Blessed are those who mourn

Farmville Enterprise May 16, 2018

Last week 19-year-old Tripp Wooten, a graduate of Farmville Central High School, died in an automobile accident. Most of us hardly can imagine what his parents, family and friends are going through. We or those we love also might be dealing with some deeply distressing times, and those troubles could be unknown to most.

At the beginning of the Sermon on the Mount Jesus offers hope to his listeners.  “Now when he saw the crowds, he went up on a mountainside and sat down. His disciples came to him, and he began to teach them. He said: ‘Blessed are the poor in spirit, for theirs is the kingdom of heaven. Blessed are those who mourn, for they will be comforted. Blessed are the meek, for they will inherit the earth. Blessed are those who hunger and thirst for righteousness, for they will be filled. Blessed are the merciful, for they will be shown mercy. Blessed are the pure in heart, for they will see God.’” (Matthew 5: 1-8)

Later Matthew 9:35-36 continues, “Jesus went through all the towns and villages, teaching in their synagogues, preaching the good news of the kingdom and healing every disease and sickness. When he saw the crowds, he had compassion on them, because they were harassed and helpless, like sheep without a shepherd.”

One of my best friends loves to quote Westley, the hero from The Princess Bride film: “Life is pain, Highness. Anyone who tells you differently is selling something.” While it usually consists of way more than just pain, I believe that life is hard. Although it might seem that our difficulties could be considered trivial compared to those who live in extreme poverty or war-torn areas or with chronic physical or emotional pain, I think that even when we enjoy relative comfort and ease the inevitable challenges of this earthly life can be significantly trying. It is important to remember that often we do not know the hurts and stresses that many people around us are facing.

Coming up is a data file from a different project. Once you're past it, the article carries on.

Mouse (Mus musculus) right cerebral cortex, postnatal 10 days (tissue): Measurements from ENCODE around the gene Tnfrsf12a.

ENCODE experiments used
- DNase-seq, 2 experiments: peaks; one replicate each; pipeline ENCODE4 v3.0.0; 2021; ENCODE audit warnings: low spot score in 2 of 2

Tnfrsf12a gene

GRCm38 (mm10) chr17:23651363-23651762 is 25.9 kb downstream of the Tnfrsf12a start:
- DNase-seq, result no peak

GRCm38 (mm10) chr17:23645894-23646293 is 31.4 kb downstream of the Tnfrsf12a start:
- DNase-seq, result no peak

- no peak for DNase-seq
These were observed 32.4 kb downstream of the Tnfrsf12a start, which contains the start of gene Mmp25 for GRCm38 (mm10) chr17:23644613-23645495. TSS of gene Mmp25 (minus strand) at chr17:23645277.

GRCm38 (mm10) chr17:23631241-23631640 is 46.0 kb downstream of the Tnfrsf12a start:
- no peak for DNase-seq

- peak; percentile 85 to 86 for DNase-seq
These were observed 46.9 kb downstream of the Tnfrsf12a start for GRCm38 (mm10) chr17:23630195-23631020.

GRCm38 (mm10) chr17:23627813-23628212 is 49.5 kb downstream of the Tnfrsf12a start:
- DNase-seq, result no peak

In a book of daily devotions Charles R. Swindoll writes, “Pain humbles the proud. It softens the stubborn. It melts the hard. Silently and relentlessly, it wins battles deep within the lonely soul. The heart alone knows its own sorrow, and not another person can fully share in it. Pain operates alone; it needs no assistance. It communicates its own message whether to statesman or servant, preacher or prodigal, mother or child. By staying, it refuses to be ignored. By hurting, it reduces its victim to profound depths of anguish. And it is at that anguishing point that the sufferer either submits and learns, developing maturity and character; or resists and becomes embittered, swamped by self-pity, smothered by self-will. I have tried and I cannot find, either in Scripture or history, a strong-willed individual whom God used greatly until He allowed him to be hurt deeply.”

In the Beatitudes Jesus teaches that those who mourn or are poor in spirit are blessed. In his compassion, he promises eventual comfort for the hurting. Let us make every effort to be gentle and gracious to one another, especially remembering the fact that we could be encountering neighbors and friends who are suffering silently.

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